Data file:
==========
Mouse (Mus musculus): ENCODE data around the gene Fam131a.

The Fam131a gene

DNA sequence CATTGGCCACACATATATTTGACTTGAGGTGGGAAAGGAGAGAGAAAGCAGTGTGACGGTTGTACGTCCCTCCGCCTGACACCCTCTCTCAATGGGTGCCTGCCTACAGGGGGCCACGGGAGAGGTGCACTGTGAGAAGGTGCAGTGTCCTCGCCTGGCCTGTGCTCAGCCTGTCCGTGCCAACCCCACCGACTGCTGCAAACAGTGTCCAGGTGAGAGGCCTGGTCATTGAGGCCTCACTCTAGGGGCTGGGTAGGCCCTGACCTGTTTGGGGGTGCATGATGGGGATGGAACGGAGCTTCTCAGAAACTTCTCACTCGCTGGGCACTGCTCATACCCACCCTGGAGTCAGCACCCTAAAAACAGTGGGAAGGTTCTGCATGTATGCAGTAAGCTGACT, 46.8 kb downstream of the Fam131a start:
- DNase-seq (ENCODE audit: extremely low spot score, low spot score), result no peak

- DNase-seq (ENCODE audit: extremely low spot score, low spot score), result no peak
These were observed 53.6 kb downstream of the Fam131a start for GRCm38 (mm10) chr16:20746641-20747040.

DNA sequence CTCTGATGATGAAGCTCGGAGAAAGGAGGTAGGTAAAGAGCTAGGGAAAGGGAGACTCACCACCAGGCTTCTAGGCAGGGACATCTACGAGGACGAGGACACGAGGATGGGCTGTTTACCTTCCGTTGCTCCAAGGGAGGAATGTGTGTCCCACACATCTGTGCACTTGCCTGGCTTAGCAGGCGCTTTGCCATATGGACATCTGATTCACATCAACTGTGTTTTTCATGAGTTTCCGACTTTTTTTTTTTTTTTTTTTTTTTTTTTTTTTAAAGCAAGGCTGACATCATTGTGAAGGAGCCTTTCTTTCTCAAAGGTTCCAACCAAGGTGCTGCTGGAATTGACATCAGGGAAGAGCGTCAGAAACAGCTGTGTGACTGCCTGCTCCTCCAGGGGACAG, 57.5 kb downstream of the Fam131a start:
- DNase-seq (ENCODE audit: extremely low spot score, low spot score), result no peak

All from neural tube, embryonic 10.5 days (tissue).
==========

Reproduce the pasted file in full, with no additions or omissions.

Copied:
Mouse (Mus musculus): ENCODE data around the gene Fam131a.

The Fam131a gene

DNA sequence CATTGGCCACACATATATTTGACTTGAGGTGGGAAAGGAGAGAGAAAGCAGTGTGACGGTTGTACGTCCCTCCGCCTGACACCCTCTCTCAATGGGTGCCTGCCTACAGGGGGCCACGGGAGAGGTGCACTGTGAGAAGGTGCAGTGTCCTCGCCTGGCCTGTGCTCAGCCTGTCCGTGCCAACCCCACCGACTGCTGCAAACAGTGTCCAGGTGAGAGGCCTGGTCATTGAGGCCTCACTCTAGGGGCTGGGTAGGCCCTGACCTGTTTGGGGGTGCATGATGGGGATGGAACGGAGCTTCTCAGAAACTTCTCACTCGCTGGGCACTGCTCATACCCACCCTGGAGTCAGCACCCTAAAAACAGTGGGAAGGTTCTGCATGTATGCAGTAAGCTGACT, 46.8 kb downstream of the Fam131a start:
- DNase-seq (ENCODE audit: extremely low spot score, low spot score), result no peak

- DNase-seq (ENCODE audit: extremely low spot score, low spot score), result no peak
These were observed 53.6 kb downstream of the Fam131a start for GRCm38 (mm10) chr16:20746641-20747040.

DNA sequence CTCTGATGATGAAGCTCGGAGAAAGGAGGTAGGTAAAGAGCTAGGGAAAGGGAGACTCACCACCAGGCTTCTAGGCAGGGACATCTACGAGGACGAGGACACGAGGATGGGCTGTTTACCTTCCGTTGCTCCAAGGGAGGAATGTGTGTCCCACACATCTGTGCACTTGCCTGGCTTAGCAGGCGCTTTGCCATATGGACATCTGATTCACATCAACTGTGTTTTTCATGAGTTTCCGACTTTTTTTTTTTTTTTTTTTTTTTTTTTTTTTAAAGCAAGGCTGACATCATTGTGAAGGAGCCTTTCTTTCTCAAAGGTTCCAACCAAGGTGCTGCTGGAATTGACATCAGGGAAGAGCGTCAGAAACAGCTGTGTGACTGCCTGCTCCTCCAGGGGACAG, 57.5 kb downstream of the Fam131a start:
- DNase-seq (ENCODE audit: extremely low spot score, low spot score), result no peak

All from neural tube, embryonic 10.5 days (tissue).